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I'm currently following a course on Complexity Theory, and whilst studying, I came across a rather counterintuitive statement:

If $\textbf{P}=\textbf{NP}$, the following holds:

For every $A \in \textbf{NP}$, there is a $B \in \textbf{NP}$ such that $A \leq B$ (where $\leq$ means Karp reducible).

However, I do not understand how this applies to the empty problem $\emptyset$, and it's complement $\Sigma^*$, as these only have no-instances and yes-instances, respectively.

Are there other problems in NP such that these two are reducible to them?

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    $\begingroup$ You don't even need to assume $P=NP$ for this. Just take $A=B$. $\endgroup$ – Tom van der Zanden Apr 10 at 12:14
  • $\begingroup$ Hey Tom, I think that the statement from the course meant that $\textbf{A} \neq \textbf{B}$. Otherwise, it is indeed an irrelevant requirement. $\endgroup$ – R. dV Apr 10 at 12:26
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    $\begingroup$ @R.dV It's irrelevant even if you assume $A\neq B$. $\endgroup$ – David Richerby Apr 10 at 14:32
  • $\begingroup$ @R.dV Adding to David Richerby's comment: $B \neq A$ is irrelevant since you could just take an arbitrary $A$ and set $B$ to $A$ minus a finite set (e.g., $A \setminus \{ w \}$, where $w \in A$ and $|A| > 1$) or $A$ plus a finite set not in $A$ (e.g., $A \cup \{ w \}$, where $w \not\in A$ and $A \neq \Sigma^\ast \setminus \{ w \}$). $\endgroup$ – dkaeae Apr 10 at 15:59
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Of course there is.

Just take any non-trivial language $L$ (i.e., $L \neq \varnothing$ and $L \neq \Sigma^\ast$). Then there are concrete words $x \in L$ and $y \not\in L$.

To reduce $\varnothing$ to $L$, simply map everything to $y$. Then the input is in $\varnothing$ (which is false) if and only if $y \in L$ (which is also false). Hence, the reduction is correct.

For $\Sigma^\ast$, do the same but use $x$ instead.


As a note: I assume you are puzzled about $A$ being reduced to $B$. Obviously, in the statement you cite $B$ should at the very least be a non-trivial set (and it seems $\textbf{P} = \textbf{NP}$ is redundant, as Tom van der Zanden notes in the comments; in fact, the statement is rather fishy, see David Richerby's answer); note you cannot reduce non-trivial sets to $\varnothing$ or $\Sigma^\ast$ (and you cannot reduce either to one another, as David Richerby points out in the comments).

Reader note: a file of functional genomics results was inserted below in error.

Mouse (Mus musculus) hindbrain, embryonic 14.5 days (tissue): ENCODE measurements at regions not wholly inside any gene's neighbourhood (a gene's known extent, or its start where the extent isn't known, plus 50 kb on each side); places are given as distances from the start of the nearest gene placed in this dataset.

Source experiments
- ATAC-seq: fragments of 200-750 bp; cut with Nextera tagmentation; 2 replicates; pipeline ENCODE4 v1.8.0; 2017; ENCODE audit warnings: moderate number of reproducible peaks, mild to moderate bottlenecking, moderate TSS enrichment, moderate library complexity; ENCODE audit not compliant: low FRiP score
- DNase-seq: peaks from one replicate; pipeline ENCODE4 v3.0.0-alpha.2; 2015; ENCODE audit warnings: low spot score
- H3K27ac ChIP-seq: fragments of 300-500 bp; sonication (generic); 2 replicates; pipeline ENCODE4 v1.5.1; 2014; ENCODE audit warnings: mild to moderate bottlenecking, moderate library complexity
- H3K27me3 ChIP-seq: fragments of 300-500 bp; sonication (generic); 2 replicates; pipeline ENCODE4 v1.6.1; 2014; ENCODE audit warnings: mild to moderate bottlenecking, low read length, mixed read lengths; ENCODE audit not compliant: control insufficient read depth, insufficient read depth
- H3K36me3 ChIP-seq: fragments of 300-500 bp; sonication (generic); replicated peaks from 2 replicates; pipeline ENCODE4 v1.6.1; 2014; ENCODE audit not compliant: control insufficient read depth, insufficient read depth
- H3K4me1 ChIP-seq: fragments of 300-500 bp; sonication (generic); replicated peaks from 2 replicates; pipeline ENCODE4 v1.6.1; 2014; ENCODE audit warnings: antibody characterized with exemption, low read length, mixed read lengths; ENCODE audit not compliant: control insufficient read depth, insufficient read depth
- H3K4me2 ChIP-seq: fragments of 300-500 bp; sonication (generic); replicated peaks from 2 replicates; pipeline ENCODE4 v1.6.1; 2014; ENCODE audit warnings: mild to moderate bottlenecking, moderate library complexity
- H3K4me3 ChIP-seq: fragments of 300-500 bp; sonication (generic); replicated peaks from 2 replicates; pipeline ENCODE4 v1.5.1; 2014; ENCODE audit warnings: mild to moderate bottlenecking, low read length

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  • $\begingroup$ Hey @dkaeae, thanks for responding. I thought about something like this, but as far as I knew, this wasn't correct, since we're not mapping the yes-instances from L (so, x $\in$ L) to anything in $\emptyset$, and vice versa. I don't see how we're mapping yes instances from f(I) to yes-instances of I, as there are no yes-instances of I. I learned that for any karp reduction A $\leq$ to be correct, you need two things: For I $\in$ as a yes-instance, f(i) $\in$ B should be a yes-instance, and vice versa. How could we then map f(i) yes instances to yes instances of I, if I has none? $\endgroup$ – R. dV Apr 10 at 12:03
  • $\begingroup$ You seem to have it the other way around. If you are reducing $\varnothing$ to $L$, then you should be mapping yes-instances of $\varnothing$ to yes-instances of $L$ and no-instances to no-instances of $L$. There are no yes-instances of $\varnothing$; hence, everything is a no-instance and we can afford mapping everything to the same no-instance $y \not\in L$. $\endgroup$ – dkaeae Apr 10 at 13:12
  • $\begingroup$ Yes, that's true, but we were shown that the contraposition of mapping no instances of I -> f(I) is to map yes-instances of f(I) -> I. This was ofcourse done with problems that have yes and no instances. But given your answers, I see now how it works for non-trivial languages. Thanks again :) $\endgroup$ – R. dV Apr 10 at 13:52
  • $\begingroup$ Re your note at the end, you can't reduce between $\emptyset$ and $\Sigma^*$, either. $\endgroup$ – David Richerby Apr 10 at 14:33
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The statement is basically vacuous. Every language is reducible to itself (the reduction is the identity function), so you can just take $B=A$.

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  • $\begingroup$ Hi David, Tom already commented this on the question, as I stated there, the assumption I made for this questions is that $\textbf{B}\neq\textbf{A}$ $\endgroup$ – R. dV Apr 10 at 15:18
  • $\begingroup$ @R.dV OK but that's your assumption and it's not included in the question you say you came across. $\endgroup$ – David Richerby Apr 10 at 15:24
  • $\begingroup$ Or $A$ union a finite set if $A$ is a singleton. $\endgroup$ – David Richerby Apr 10 at 15:59
  • $\begingroup$ Yeah that's correct David, I did not get any further context from the statement; but given the difficulty they usually propose, such a trivial answer wouldn't make a lot of sense. Anyway, your last comment does make sense, so thanks :) $\endgroup$ – R. dV Apr 10 at 18:01

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